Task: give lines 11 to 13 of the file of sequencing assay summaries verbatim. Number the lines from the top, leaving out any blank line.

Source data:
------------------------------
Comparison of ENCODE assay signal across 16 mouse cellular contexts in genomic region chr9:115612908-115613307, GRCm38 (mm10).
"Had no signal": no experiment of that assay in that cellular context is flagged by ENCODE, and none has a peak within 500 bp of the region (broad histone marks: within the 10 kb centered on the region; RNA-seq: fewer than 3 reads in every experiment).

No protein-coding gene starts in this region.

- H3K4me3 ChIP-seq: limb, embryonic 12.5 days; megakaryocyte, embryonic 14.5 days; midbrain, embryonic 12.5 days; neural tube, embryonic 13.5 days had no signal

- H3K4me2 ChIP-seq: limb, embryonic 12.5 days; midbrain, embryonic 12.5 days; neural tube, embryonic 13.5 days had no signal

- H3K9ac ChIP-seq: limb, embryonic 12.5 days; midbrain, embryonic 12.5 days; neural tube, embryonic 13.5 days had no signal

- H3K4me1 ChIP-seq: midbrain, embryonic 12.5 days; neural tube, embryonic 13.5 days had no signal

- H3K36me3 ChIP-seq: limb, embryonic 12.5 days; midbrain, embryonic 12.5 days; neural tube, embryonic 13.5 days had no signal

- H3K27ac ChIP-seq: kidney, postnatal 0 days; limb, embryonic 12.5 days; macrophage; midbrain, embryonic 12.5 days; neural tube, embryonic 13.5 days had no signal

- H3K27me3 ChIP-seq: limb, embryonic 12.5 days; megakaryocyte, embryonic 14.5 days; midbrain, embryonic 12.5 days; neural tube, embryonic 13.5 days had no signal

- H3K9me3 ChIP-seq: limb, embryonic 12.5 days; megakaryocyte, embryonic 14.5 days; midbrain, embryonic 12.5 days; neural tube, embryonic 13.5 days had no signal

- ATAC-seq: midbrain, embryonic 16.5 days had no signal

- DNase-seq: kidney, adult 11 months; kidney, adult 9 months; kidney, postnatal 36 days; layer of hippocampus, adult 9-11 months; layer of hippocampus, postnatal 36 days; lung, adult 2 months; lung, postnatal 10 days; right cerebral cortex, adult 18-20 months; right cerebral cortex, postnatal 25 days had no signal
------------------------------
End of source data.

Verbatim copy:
- H3K9me3 ChIP-seq: limb, embryonic 12.5 days; megakaryocyte, embryonic 14.5 days; midbrain, embryonic 12.5 days; neural tube, embryonic 13.5 days had no signal

- ATAC-seq: midbrain, embryonic 16.5 days had no signal

- DNase-seq: kidney, adult 11 months; kidney, adult 9 months; kidney, postnatal 36 days; layer of hippocampus, adult 9-11 months; layer of hippocampus, postnatal 36 days; lung, adult 2 months; lung, postnatal 10 days; right cerebral cortex, adult 18-20 months; right cerebral cortex, postnatal 25 days had no signal